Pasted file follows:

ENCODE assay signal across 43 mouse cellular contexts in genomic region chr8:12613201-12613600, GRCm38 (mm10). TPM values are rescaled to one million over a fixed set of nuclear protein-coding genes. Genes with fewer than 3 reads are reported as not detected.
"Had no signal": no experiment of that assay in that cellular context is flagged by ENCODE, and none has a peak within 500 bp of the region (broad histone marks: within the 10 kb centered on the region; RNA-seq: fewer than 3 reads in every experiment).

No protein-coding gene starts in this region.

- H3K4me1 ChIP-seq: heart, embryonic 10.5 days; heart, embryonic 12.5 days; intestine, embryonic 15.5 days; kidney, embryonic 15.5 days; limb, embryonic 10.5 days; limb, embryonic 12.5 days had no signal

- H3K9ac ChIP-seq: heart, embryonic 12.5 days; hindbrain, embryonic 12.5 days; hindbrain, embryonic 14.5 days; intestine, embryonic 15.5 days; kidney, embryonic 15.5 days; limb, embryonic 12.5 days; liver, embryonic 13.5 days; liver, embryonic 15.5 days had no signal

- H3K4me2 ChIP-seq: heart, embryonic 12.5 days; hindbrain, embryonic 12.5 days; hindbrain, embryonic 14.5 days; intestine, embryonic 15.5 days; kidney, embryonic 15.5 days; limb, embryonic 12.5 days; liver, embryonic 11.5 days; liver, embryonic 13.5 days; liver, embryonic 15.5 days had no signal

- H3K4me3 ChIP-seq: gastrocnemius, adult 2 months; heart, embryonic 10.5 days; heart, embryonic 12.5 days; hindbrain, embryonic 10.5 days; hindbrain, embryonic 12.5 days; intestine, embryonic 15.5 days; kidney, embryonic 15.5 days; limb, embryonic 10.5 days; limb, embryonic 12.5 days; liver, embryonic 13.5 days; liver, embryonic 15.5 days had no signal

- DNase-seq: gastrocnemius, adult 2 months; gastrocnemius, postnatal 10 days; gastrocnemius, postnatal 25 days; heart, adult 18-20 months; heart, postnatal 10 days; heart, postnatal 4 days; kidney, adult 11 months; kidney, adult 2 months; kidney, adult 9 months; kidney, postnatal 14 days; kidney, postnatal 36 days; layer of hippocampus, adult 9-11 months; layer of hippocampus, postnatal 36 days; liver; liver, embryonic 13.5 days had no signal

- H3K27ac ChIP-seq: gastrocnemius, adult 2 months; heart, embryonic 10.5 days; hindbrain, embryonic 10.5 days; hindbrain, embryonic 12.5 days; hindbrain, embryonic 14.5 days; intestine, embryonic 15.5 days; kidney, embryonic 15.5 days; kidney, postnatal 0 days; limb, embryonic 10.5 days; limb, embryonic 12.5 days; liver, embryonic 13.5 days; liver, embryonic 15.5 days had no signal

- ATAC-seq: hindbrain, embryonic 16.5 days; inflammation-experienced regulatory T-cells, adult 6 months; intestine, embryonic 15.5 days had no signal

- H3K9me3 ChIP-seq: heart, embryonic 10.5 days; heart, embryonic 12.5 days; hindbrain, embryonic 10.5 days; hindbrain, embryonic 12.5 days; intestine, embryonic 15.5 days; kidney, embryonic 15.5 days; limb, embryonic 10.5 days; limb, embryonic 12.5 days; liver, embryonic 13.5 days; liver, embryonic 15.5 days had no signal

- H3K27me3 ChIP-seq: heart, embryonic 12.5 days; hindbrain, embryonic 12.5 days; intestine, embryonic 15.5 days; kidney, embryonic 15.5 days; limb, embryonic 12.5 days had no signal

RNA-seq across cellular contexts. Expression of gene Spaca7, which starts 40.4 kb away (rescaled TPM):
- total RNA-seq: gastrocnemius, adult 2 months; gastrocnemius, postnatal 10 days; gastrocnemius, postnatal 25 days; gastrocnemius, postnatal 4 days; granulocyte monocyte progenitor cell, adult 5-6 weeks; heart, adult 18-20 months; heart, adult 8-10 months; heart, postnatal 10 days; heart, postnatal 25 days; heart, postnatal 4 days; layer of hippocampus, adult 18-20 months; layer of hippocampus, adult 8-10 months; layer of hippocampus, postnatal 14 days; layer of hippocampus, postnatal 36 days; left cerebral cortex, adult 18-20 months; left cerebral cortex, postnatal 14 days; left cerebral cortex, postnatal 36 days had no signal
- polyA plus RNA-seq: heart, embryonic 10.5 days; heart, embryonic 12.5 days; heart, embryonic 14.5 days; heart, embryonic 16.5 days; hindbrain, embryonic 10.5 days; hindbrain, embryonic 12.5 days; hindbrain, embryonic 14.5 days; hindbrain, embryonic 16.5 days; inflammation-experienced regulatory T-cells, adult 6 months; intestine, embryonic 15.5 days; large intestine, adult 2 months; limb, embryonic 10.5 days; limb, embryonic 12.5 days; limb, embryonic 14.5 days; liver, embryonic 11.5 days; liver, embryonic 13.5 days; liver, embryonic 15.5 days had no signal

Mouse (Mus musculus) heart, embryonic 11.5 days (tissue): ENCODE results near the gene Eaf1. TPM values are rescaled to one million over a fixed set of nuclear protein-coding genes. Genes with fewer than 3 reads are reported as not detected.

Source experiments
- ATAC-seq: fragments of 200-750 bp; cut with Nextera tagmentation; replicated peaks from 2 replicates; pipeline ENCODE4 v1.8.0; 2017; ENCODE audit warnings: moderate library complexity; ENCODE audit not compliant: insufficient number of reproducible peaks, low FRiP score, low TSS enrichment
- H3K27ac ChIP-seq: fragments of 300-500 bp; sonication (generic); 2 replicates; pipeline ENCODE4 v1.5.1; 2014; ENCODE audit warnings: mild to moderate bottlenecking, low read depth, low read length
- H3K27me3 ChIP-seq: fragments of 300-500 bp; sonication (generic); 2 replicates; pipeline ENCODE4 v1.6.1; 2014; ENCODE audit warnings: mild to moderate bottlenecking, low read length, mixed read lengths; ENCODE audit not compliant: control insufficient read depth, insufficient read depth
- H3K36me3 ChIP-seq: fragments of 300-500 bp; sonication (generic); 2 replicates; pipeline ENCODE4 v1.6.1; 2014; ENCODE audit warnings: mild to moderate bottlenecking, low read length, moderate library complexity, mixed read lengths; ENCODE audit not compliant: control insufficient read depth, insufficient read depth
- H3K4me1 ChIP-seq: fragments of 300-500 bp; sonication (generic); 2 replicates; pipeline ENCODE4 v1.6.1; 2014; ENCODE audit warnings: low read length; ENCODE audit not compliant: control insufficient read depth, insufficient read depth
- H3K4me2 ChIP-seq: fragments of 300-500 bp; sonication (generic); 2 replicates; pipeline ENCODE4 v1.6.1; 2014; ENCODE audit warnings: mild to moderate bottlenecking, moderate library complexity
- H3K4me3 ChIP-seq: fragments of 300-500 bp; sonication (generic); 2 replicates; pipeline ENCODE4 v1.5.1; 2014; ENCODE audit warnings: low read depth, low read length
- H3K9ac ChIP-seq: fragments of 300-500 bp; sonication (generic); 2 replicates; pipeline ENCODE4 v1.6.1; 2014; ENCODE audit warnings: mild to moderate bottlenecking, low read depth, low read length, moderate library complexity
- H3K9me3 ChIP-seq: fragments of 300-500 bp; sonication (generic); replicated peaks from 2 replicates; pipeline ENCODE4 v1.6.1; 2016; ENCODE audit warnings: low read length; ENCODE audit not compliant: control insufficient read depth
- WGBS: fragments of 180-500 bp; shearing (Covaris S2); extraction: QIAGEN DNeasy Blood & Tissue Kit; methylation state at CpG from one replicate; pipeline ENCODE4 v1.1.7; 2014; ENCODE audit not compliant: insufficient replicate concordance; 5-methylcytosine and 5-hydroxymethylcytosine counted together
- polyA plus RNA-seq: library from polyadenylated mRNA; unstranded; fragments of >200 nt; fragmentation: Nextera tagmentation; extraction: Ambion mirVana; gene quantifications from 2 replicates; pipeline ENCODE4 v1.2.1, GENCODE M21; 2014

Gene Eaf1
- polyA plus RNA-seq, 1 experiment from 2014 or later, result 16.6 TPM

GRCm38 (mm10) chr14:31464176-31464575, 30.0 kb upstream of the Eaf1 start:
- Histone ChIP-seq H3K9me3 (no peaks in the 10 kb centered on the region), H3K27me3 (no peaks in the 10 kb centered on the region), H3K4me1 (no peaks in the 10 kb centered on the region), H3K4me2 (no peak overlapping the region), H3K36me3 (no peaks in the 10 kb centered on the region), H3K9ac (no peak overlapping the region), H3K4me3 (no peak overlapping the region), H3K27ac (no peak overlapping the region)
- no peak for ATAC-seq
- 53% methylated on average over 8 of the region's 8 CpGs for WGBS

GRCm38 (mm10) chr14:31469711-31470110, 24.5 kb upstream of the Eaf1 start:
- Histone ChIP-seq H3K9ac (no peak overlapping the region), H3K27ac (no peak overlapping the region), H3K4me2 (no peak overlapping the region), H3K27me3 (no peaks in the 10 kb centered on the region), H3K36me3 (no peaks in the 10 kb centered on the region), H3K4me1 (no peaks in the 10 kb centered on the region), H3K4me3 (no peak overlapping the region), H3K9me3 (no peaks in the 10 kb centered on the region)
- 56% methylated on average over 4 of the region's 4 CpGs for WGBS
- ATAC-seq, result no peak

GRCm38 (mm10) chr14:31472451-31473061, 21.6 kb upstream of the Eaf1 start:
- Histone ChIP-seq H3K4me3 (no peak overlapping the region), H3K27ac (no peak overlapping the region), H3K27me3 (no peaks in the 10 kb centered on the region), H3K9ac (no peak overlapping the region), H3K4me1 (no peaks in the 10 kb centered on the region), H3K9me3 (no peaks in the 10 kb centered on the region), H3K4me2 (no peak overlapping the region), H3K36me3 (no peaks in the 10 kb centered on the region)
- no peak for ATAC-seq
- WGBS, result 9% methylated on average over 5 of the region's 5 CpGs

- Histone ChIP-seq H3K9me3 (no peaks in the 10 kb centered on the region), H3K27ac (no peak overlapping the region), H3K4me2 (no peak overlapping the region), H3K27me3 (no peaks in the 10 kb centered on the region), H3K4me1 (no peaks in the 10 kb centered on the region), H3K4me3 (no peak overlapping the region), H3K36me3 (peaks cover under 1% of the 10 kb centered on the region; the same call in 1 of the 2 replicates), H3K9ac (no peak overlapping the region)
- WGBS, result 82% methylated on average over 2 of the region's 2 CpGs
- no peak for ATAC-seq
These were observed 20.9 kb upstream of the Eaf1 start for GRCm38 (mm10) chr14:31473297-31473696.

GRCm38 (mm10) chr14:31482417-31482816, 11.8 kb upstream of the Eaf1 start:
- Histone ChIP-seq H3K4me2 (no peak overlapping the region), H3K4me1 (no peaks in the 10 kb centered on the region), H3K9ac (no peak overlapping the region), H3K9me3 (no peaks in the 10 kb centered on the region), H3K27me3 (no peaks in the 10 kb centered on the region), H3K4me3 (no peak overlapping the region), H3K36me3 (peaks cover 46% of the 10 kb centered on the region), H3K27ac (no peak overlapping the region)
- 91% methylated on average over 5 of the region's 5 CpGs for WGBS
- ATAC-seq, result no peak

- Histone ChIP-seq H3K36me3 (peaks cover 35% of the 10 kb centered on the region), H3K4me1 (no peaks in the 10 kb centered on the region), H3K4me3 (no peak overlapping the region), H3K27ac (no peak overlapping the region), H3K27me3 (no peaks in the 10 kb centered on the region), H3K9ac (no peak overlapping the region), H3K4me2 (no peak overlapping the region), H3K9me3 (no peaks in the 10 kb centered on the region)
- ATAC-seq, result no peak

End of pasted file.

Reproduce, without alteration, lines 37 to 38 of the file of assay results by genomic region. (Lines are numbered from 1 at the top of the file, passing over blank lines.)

- 56% methylated on average over 4 of the region's 4 CpGs for WGBS
- ATAC-seq, result no peak